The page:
Six Sisters {A short story and Haiku poem}

 

 

Tall; olive complexion; wrinkled when I knew her. Loving memories of a sweet old lady digging through my girly purse (or pocketbook as she called it) at the elder home back in the latter 1960’s, Texas.

My great grandmother Hattie thought my brother; five years older than me was her boyfriend when he’d go with my grandmother and me for visits. She was described as old and senile; what we now know as Alzheimer’s.

She dipped snuff on occasion, which I found a little peculiar and nauseating as a little girl, but her sweet nature made up for any discomfort I might have had from a southern woman’s habit she obviously picked up somewhere along her life journey. I remember my grandmother would make sure to take her a can of snuff on special occasions, but not every visit; I cherished my trips to the home with my grandmother to visit her. We took pictures with her whenever possible.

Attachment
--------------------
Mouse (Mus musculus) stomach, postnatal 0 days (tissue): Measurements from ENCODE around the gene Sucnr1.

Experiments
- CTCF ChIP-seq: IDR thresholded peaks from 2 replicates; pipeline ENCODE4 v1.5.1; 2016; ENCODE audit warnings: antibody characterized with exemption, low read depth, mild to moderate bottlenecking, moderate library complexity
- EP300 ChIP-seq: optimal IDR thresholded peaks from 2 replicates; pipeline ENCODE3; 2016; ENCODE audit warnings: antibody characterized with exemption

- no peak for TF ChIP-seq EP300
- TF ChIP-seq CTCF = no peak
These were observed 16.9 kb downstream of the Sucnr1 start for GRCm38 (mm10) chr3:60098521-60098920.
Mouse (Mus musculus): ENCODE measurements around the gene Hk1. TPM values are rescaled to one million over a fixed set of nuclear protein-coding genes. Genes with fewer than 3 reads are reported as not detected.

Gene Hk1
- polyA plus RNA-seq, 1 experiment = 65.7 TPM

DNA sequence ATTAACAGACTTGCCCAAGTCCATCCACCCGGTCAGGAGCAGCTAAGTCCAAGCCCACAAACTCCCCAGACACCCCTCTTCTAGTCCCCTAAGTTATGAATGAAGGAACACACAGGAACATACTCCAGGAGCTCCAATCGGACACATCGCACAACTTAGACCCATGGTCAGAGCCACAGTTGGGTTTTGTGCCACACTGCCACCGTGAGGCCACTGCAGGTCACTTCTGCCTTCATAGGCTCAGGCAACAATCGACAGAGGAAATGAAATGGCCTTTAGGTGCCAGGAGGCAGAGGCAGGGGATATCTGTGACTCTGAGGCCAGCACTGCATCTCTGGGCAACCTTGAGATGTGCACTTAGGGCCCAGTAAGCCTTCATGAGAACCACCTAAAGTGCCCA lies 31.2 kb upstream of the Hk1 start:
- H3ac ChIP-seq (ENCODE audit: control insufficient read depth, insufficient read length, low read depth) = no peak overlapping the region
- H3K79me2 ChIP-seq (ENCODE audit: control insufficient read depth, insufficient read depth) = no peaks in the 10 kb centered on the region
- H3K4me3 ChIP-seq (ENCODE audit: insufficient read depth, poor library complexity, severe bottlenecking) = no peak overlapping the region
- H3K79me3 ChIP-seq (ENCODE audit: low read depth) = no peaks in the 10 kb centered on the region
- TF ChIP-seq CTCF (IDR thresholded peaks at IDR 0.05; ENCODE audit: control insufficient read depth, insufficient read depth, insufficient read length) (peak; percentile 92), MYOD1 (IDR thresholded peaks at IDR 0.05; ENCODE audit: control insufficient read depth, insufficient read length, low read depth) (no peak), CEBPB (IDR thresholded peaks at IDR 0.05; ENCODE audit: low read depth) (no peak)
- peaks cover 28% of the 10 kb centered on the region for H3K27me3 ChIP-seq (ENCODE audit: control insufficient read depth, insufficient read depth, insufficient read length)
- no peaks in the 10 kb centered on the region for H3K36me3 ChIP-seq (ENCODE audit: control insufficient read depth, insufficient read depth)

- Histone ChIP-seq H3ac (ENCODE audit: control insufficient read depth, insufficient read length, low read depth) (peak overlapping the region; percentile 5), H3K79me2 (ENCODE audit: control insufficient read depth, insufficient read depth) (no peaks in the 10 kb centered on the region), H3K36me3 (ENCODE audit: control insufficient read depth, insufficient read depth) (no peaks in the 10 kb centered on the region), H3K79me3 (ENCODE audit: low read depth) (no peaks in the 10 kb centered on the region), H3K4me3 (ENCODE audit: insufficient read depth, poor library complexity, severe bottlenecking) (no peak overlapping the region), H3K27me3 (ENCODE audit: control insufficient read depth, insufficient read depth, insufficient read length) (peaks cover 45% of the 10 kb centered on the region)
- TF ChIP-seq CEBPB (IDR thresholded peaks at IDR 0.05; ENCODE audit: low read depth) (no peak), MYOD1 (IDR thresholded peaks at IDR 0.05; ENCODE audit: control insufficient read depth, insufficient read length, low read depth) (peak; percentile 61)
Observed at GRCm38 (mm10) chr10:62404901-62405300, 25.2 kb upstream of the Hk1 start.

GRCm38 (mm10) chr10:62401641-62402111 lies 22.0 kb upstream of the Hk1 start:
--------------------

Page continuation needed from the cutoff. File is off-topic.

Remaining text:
I remember her hands as if it were yesterday; long frail fingers; both the palms and top had equal wrinkles, and spots on top of varying brownish colors. Tender, soft, and cold most of the time. I rarely saw her without a see-through hairnet covering her head; probably out of habit from some employment from years past. I remember how her whole face lit up like Christmas lights whenever we would enter the room there at the home.